Watch video report by ITV News Meridian's Kit Bradshaw
A former military camp being used to house asylum seekers in Kent is ‘impoverished, run down and unsuitable for long-term accommodation’, according to independent inspectors.
The Napier Barracks is described as being in a ‘poor and dilapidated condition’, with one block ‘unsuitable for habitation’ because it was ‘filthy’ and had ‘no showers, toilets or washing facilities’.
The assessment comes in a report published in full last week by a team from the Prisons Inspectorate, who visited the site in February on behalf of the Independent Chief Inspector of Borders and Immigration.
There was a large coronavirus outbreak at the facility in January and February, in which almost 200 residents tested positive for the virus. Anger over conditions led to a ‘disturbance and fire’ that same month.
The Home Office says the outbreak is now over and the site is “Covid-compliant”. It adds that it has made a “significant number of improvements” following the inspection.
Inspectors also found:
“There were fundamental failures of leadership and planning by the Home Office”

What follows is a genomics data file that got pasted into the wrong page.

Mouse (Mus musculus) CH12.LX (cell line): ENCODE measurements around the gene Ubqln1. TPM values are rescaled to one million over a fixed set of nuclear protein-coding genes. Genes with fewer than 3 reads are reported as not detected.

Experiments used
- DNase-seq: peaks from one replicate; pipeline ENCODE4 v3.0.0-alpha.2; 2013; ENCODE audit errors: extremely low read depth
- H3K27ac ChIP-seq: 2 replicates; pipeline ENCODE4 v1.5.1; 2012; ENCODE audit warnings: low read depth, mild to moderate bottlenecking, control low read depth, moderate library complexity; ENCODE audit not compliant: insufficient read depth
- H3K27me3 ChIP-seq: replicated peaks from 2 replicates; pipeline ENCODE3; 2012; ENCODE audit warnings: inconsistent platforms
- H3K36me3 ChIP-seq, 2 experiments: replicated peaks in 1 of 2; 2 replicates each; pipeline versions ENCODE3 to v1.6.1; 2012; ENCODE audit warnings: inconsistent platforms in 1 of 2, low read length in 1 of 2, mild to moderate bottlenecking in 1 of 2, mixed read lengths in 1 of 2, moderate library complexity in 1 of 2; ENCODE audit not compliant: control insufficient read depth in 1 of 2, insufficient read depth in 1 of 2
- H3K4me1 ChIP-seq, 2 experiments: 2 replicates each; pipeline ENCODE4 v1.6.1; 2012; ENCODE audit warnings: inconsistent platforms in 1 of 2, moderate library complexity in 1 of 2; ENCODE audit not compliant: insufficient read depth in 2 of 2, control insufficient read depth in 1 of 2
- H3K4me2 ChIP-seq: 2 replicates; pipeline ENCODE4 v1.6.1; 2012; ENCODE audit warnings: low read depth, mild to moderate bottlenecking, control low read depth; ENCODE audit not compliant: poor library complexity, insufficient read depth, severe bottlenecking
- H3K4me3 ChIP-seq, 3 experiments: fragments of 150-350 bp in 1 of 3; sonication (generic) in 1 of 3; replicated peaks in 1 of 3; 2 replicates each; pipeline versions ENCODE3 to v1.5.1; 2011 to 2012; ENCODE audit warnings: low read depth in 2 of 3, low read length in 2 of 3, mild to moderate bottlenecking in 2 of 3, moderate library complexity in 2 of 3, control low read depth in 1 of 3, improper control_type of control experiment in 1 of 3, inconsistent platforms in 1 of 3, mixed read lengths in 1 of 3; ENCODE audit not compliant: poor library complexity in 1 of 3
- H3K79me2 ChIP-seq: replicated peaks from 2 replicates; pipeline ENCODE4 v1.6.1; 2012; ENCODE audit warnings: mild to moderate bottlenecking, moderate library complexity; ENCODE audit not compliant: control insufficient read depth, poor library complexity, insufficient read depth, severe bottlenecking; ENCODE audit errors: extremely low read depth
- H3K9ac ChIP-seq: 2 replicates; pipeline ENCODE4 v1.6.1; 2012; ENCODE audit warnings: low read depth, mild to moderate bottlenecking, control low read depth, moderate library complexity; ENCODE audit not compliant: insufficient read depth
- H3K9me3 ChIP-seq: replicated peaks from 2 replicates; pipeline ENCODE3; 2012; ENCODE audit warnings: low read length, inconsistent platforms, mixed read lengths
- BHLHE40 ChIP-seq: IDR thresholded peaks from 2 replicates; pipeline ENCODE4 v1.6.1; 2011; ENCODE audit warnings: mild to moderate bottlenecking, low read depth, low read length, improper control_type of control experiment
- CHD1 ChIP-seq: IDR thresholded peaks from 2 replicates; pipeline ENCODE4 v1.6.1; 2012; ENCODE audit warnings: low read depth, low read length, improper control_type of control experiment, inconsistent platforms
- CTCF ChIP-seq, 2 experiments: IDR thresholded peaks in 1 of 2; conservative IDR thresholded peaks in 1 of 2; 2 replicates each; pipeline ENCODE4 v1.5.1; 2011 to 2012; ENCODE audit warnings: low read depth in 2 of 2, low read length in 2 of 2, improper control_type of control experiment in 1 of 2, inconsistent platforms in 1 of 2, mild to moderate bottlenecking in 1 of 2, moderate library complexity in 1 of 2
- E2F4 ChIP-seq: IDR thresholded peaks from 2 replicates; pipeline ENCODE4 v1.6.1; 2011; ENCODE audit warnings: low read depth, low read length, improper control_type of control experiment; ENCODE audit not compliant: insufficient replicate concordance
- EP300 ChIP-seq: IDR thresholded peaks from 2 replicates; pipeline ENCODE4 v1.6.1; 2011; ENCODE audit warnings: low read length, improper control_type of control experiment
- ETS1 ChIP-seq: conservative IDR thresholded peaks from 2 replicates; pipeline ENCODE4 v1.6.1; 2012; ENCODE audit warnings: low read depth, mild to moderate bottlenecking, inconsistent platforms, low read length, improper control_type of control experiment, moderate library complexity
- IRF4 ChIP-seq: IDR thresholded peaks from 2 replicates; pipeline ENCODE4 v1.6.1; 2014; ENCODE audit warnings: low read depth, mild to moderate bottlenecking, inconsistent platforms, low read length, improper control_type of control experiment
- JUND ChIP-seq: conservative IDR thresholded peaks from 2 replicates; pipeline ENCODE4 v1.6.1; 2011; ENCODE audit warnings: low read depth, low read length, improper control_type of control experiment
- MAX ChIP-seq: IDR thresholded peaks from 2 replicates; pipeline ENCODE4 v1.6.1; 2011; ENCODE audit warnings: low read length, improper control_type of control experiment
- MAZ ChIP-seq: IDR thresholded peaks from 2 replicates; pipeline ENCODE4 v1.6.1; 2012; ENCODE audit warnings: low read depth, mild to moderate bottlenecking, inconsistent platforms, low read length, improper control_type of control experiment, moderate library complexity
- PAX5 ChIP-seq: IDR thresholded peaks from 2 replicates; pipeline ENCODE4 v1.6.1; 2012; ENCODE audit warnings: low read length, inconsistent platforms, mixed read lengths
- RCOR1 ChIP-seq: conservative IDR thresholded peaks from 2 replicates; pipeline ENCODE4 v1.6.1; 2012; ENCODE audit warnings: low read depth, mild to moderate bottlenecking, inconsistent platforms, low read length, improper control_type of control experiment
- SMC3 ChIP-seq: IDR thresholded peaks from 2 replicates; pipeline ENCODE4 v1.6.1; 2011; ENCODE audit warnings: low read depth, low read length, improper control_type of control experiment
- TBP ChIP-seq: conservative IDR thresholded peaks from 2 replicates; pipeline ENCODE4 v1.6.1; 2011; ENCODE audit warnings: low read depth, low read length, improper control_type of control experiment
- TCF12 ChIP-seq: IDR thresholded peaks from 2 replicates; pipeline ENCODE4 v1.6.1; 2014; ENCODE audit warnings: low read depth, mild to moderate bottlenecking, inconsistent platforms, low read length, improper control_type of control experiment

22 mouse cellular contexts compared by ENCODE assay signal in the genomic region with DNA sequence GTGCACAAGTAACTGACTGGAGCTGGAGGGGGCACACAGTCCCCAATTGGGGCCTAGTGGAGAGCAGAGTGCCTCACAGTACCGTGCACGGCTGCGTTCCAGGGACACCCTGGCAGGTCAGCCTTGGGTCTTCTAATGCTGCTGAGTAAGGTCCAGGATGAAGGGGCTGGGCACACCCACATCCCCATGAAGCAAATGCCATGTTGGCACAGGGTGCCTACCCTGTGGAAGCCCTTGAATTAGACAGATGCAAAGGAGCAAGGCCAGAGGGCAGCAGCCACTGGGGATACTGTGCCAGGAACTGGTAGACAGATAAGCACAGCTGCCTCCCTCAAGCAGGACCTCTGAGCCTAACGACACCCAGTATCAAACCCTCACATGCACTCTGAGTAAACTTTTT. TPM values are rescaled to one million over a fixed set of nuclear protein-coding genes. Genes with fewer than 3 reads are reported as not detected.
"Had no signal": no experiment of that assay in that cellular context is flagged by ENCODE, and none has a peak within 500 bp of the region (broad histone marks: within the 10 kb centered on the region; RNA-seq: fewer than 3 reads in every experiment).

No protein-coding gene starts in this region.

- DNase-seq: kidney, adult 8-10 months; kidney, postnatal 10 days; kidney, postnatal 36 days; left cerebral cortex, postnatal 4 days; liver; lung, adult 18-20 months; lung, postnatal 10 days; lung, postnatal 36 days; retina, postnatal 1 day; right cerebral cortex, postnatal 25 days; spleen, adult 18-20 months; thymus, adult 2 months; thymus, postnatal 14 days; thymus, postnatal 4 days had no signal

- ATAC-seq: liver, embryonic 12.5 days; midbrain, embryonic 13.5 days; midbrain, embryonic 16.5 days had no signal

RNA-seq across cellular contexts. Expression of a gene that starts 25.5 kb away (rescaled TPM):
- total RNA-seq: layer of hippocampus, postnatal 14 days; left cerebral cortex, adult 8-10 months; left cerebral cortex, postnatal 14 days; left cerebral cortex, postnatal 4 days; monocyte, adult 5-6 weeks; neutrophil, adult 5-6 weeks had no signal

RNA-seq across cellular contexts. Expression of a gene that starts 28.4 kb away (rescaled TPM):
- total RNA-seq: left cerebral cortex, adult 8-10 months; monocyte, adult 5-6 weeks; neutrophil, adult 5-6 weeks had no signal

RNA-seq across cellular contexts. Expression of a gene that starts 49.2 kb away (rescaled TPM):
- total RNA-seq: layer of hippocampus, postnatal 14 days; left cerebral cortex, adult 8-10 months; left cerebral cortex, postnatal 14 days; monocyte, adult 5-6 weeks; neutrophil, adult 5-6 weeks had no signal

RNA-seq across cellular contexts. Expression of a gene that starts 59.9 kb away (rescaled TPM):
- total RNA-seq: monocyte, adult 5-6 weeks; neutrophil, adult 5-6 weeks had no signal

Staff from the department “were rarely present at either site” and managers at both sites lacked “the experience and skills to run large-scale communal accommodation.”
Home Office communication with asylum seekers was “poor” and the “dearth of official information gave rise to misunderstandings and rumours, which had a negative effect on individuals and the collective mood”.
The lack of privacy, activities and limited information available for asylum seekers had a “corrosive effect on residents’ morale and mental health”.
A cross-party group of MPs called last week for Napier site to close.
Prof Cornelius Katona, Medical and Research Director at the Helen Bamber Foundation:
A Home Office spokesperson said:
“While pressure on the asylum system remains we will continue to make use of Napier Barracks. Asylum seekers are staying in safe, suitable, Covid-compliant conditions, where they receive three nutritious meals a day.
“Napier has previously housed army personnel so it is an insult to say they are not adequate for asylum seekers. We have also made a significant number of improvements to the site following feedback from residents and inspectors.
“Our New Plan for Immigration will reform the broken asylum system; allowing us to welcome people through safe and legal routes, while preventing abuse of the system and the criminality associated with it.”
It’s understood some of the improvements made to the site in recent weeks include:
Reducing the numbers of residents
Introducing twice weekly Covid self-testing
A requirement for all visitors and staff to test before coming on to site
Enhanced cleaning regimes
The report was released following a request by reporters covering a separate ongoing High Court case.